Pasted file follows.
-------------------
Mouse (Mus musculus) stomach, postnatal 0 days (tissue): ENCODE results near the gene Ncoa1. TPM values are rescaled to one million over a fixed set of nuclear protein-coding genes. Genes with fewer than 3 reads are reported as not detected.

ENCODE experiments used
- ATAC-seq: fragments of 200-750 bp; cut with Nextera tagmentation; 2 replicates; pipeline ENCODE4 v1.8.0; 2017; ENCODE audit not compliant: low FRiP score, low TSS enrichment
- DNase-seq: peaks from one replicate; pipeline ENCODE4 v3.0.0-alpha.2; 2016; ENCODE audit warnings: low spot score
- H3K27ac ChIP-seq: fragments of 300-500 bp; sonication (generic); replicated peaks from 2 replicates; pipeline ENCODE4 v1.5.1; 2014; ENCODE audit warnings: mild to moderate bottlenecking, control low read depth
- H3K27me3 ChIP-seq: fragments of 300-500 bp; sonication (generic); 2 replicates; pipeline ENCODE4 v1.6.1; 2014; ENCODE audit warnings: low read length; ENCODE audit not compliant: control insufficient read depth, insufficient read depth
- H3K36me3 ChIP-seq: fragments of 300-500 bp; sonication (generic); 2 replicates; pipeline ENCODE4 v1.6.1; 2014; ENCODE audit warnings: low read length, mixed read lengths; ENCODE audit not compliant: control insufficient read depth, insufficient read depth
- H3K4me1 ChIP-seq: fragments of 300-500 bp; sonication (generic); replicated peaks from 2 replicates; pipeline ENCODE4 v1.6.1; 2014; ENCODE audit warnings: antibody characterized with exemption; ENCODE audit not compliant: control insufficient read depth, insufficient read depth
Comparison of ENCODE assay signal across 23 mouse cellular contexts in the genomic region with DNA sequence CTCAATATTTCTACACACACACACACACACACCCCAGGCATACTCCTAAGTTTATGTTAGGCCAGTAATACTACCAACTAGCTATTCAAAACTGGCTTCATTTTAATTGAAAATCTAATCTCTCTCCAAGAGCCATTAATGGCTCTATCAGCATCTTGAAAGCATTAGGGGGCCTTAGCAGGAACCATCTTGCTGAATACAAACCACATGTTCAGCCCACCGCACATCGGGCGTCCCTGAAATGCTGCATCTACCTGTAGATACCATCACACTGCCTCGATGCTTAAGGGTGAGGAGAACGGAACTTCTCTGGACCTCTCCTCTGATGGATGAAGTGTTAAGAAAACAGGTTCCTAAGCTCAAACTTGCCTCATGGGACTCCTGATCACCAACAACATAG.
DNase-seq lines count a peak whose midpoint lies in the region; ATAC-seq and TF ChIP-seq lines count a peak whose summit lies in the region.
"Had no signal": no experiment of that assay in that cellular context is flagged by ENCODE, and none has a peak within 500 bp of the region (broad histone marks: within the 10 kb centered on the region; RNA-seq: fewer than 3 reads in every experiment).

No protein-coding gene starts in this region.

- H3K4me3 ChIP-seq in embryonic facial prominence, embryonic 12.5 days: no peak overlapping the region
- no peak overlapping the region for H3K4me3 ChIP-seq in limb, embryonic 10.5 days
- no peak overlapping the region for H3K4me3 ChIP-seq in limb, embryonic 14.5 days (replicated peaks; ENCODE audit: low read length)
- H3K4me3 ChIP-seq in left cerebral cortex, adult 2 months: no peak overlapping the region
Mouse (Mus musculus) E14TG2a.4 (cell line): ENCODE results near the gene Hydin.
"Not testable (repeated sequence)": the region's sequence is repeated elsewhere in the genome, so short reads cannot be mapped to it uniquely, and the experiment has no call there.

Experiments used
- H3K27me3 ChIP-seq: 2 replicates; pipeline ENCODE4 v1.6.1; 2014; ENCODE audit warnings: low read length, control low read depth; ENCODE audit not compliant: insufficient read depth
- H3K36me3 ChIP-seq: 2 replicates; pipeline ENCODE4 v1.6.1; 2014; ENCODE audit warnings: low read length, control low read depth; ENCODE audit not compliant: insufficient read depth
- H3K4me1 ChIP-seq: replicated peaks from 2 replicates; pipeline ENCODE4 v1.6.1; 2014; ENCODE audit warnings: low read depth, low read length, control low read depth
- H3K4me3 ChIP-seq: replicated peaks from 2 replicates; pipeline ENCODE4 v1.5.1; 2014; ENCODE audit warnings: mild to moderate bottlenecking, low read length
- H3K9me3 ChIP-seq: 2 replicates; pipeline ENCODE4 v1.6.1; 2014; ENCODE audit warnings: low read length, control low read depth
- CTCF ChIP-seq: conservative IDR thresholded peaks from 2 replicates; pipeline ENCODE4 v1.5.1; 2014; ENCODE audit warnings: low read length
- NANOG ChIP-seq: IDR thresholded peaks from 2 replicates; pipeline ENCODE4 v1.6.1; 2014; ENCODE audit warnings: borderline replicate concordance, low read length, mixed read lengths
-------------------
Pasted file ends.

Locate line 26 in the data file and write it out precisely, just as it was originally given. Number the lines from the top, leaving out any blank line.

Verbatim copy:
- NANOG ChIP-seq: IDR thresholded peaks from 2 replicates; pipeline ENCODE4 v1.6.1; 2014; ENCODE audit warnings: borderline replicate concordance, low read length, mixed read lengths